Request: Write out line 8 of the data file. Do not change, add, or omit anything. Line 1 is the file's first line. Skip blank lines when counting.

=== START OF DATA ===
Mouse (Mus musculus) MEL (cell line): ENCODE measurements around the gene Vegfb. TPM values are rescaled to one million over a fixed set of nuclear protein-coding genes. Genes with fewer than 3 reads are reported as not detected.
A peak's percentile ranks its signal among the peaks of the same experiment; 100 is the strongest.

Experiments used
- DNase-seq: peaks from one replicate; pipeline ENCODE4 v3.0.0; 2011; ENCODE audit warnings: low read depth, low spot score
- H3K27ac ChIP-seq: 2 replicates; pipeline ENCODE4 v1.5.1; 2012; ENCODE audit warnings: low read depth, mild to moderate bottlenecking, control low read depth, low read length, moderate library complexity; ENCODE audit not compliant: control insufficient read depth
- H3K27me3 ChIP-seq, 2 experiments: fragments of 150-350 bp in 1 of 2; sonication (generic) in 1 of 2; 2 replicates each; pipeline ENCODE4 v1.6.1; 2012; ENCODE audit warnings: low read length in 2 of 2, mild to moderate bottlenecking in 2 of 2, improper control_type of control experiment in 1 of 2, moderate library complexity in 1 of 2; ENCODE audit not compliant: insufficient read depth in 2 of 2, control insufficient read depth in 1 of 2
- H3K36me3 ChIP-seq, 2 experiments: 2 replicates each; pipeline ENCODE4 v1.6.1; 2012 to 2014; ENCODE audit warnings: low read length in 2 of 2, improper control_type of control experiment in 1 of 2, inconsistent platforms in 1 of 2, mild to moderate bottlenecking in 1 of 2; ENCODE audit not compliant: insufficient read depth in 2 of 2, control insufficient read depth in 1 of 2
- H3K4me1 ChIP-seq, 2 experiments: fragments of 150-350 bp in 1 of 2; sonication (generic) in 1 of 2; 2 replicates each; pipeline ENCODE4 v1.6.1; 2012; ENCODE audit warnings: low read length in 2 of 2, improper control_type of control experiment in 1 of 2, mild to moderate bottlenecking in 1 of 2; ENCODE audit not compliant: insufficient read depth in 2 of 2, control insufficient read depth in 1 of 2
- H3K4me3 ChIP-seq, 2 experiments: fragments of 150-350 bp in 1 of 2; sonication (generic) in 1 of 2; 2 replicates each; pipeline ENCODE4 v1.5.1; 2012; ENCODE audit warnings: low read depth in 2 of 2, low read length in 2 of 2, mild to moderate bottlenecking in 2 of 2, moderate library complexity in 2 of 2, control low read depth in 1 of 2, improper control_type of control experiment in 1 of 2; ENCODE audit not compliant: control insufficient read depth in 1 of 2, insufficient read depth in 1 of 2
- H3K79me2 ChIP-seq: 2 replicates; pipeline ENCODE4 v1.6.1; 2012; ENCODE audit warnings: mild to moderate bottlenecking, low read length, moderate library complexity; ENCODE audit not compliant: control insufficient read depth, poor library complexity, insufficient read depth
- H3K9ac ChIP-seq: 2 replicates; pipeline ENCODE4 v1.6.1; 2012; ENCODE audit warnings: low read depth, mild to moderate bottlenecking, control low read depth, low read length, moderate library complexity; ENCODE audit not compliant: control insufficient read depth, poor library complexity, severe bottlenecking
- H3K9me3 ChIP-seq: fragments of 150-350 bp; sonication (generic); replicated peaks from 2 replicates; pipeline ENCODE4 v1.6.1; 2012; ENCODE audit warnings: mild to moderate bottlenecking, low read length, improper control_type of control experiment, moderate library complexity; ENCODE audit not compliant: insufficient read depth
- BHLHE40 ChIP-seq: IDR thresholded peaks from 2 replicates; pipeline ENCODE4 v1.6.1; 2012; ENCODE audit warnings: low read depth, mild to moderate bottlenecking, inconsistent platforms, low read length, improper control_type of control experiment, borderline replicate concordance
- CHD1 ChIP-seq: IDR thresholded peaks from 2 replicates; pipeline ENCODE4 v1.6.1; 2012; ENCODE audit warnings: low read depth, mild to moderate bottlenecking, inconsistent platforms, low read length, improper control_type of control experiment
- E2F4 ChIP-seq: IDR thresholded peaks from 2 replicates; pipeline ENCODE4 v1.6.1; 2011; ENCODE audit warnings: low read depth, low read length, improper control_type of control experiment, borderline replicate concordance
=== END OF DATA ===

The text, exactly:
- H3K4me1 ChIP-seq, 2 experiments: fragments of 150-350 bp in 1 of 2; sonication (generic) in 1 of 2; 2 replicates each; pipeline ENCODE4 v1.6.1; 2012; ENCODE audit warnings: low read length in 2 of 2, improper control_type of control experiment in 1 of 2, mild to moderate bottlenecking in 1 of 2; ENCODE audit not compliant: insufficient read depth in 2 of 2, control insufficient read depth in 1 of 2